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Rookie DE Chad Thomas chasing production to match his physical style, ideal physique

The Browns drafted Miami defensive end Chad Thomas because of his physical nature.

“He is a player when we talk about setting the edge or keeping contained in the run game, he can really put on a clinic tape of being able to do that at one of the end spots,” vice president of player personnel Andrew Berry said after the Browns took him with the No. 67 pick in the third round last month. “He is just a strong, long, physical guy that uses his hands well.”

Thomas certainly looks the part at 6-foot-5, 275 pounds.

“If you were to ask the heavens above to drop a defensive end out of the sky in terms of height, weight, speed, athleticism, hips, all that stuff, you’d be hard pressed finding a more naturally talented dude with the type of measurables that Chad Thomas has,” Miami director of player development Joel Rodriguez told The Chronicle-Telegram in a phone interview.

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But he wasn’t always the force the Browns fell for. He struggled to maximize his physical tools during his first two years with the Hurricanes, his hometown team.

“It’s a testament to the kid, because that probably was a weakness or a knock on him prior to his last two years here, he wasn’t as physical as he should be for a kid that size and that talented,” Rodriguez said. “But he really bought into what the new coaching staff was teaching, which was a more physical brand of football and living up to the Hurricane standard of defenses of old.”

Toughness isn’t something that suddenly shows up when a player turns 20. And dominating right tackles and punishing running backs don’t happen with the flick of a switch.

Thomas always had the necessary traits, but they struggled to surface as he adjusted to big-time college football and dealt with the disruption of new defensive line coaches after his first two years.

“It was never a physical thing for me,” he told The Chronicle during rookie minicamp. “I like being physical. Probably too much thinking and not really letting it go.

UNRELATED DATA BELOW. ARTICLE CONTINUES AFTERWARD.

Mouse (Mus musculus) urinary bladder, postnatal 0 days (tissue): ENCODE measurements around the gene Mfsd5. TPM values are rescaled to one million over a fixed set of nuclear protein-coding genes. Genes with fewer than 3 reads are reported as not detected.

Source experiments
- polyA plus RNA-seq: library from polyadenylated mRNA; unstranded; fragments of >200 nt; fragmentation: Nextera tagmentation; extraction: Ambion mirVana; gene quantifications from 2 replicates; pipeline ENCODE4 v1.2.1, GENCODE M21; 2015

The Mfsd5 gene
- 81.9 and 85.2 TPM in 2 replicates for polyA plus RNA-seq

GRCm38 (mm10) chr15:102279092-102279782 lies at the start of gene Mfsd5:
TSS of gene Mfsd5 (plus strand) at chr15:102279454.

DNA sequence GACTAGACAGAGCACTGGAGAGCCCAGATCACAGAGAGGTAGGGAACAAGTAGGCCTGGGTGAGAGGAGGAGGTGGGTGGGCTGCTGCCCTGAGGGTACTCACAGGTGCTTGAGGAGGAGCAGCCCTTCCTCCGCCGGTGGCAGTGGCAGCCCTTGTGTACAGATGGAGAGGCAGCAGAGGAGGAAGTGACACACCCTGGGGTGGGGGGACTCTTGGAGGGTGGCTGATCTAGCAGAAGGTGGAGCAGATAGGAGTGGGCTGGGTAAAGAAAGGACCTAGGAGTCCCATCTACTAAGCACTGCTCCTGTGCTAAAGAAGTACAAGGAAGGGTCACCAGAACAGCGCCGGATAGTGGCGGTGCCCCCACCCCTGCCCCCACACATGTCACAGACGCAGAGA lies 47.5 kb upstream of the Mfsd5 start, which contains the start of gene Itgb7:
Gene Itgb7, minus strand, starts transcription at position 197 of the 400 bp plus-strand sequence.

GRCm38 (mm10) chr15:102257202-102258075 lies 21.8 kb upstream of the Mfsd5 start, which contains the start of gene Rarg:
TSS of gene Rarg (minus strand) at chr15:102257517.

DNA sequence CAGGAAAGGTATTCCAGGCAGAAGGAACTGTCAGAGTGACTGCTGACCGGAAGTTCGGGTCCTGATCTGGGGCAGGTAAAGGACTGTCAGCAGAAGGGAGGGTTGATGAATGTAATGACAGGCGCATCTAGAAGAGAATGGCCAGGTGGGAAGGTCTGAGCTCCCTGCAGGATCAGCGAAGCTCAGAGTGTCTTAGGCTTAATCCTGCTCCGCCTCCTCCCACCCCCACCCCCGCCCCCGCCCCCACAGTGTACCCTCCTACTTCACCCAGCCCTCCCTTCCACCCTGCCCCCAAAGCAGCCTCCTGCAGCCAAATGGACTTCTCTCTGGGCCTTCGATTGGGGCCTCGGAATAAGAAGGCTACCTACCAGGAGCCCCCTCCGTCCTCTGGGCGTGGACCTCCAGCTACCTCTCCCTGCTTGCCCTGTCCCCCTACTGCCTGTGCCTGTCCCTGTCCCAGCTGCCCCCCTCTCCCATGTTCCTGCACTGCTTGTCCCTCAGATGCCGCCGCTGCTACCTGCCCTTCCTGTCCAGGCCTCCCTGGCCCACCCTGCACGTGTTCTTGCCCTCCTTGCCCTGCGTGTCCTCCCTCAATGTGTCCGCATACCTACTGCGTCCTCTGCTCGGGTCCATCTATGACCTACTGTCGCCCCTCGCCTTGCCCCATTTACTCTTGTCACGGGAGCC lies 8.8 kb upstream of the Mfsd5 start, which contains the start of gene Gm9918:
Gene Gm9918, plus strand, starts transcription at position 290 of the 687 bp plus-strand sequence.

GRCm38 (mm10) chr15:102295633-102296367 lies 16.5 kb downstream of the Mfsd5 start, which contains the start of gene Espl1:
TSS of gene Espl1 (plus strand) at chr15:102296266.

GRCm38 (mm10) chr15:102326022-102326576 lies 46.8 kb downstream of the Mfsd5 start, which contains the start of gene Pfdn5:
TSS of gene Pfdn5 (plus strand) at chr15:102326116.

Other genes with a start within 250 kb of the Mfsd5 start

“So once I really got it down pat and understood what my job was, I just handled business physically. It came out more.”

Rodriguez called him an “overthinker.”

“Chad’s a very, very intelligent young man,” Rodriguez said. “And he’s very literal as a learner. So I think what happens sometimes when you’re a very intelligent player is you have a hard time going 1,000 miles an hour, being as physical as you possibly can if you’re not 100 percent sure what you’re doing and how you’re supposed to do it.”

The statistics showed the increase in comfort. After 25 tackles, 2.5 tackles for loss and a sack in his first two seasons, he totaled 78, 23.5 and 10 in his final two years as a full-time starter, including 41, 12.5 and 5.5 in 13 games as a senior.

The numbers are solid but they aren’t elite. That’s how a guy dropped from the heavens falls to the top of the third round.

“The biggest difference between Chad and a guy like Myles Garrett last year was the production,” Rodriguez said. “Chad was in on a lot of plays but didn’t necessarily have a ton of solo tackles or have a ton of solo sacks.

“If this kid is so big and strong and long and talented, why isn’t he more productive? That’s the question that Chad’s going to have to answer as he goes forward in his career.”

“My strength is my speed and my power setting the edge,” Thomas said at the scouting combine. “My weakness is probably working on my finishing. That’s something big.”

Thomas has turned the page on any unfulfilled potential at Miami. He plans to apply what he learned from the progress of his last two seasons and get off to a strong start with the Browns.

“I’ve got a lot more production in me,” he said. “I know I’m coming to work, so it’s not going to be just sitting back and just getting pushed around.”

Thomas says his true love is football, but he’s got an interesting hobby in which his talent is obvious. He’s known as Major Nine and produced a song for hip-hop artist Rick Ross. He can also play nine instruments.

“I guess I like loud music, heavy bass and all that, so just coming on the field and we play football, so you’ve got to hit, it just goes hand-in-hand,” he said. “Then, when I’m tired, I get rhythm in my head, that rhythm keeps me up, just makes sure I’m not mentally tired.”

Rodriguez said music was never a distraction during Thomas’ time with the Hurricanes but did admit his departure created a “huge hole” at DJ.

“You would never know this kid had this whole other life going on, based on his performance or his availability,” Rodriguez said.

Thomas wanted to go to Miami since he was a kid. He also promised his cousin Joshua they’d go there together. Joshua committed suicide and serves as further motivation for Thomas to fulfill his NFL dream.

The Browns are getting a good one on and off the field, according to Rodriguez.

“He’s a very charismatic young man without trying to be,” he said. “People naturally gravitate towards Chad.

“He’s not super loud, he’s not super rambunctious, he just has this quiet aura about him that people want to be around and want to get to know him a little better.”

Browns writer for The Chronicle-Telegram and The Medina Gazette. Proud graduate of Northwestern University. Husband and stepdad. Avid golfer who needs to hit the range to get down to a single-digit handicap. Right about Johnny Manziel, wrong about Brandon Weeden. Contact Scott at 440-329-7253, or email and follow him on and Twitter.

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